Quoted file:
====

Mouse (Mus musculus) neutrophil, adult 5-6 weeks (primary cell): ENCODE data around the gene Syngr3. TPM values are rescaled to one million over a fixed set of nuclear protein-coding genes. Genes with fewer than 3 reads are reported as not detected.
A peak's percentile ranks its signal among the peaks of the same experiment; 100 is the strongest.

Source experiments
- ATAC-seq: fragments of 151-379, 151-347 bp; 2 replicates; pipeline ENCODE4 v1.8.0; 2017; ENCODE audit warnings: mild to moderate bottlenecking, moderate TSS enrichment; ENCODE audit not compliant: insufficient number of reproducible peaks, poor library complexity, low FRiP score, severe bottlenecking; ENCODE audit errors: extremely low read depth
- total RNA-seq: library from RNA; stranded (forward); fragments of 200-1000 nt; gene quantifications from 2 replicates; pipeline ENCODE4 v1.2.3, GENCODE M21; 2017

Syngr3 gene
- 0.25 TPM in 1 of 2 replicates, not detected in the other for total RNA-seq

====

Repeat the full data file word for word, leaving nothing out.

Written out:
Mouse (Mus musculus) neutrophil, adult 5-6 weeks (primary cell): ENCODE data around the gene Syngr3. TPM values are rescaled to one million over a fixed set of nuclear protein-coding genes. Genes with fewer than 3 reads are reported as not detected.
A peak's percentile ranks its signal among the peaks of the same experiment; 100 is the strongest.

Source experiments
- ATAC-seq: fragments of 151-379, 151-347 bp; 2 replicates; pipeline ENCODE4 v1.8.0; 2017; ENCODE audit warnings: mild to moderate bottlenecking, moderate TSS enrichment; ENCODE audit not compliant: insufficient number of reproducible peaks, poor library complexity, low FRiP score, severe bottlenecking; ENCODE audit errors: extremely low read depth
- total RNA-seq: library from RNA; stranded (forward); fragments of 200-1000 nt; gene quantifications from 2 replicates; pipeline ENCODE4 v1.2.3, GENCODE M21; 2017

Syngr3 gene
- 0.25 TPM in 1 of 2 replicates, not detected in the other for total RNA-seq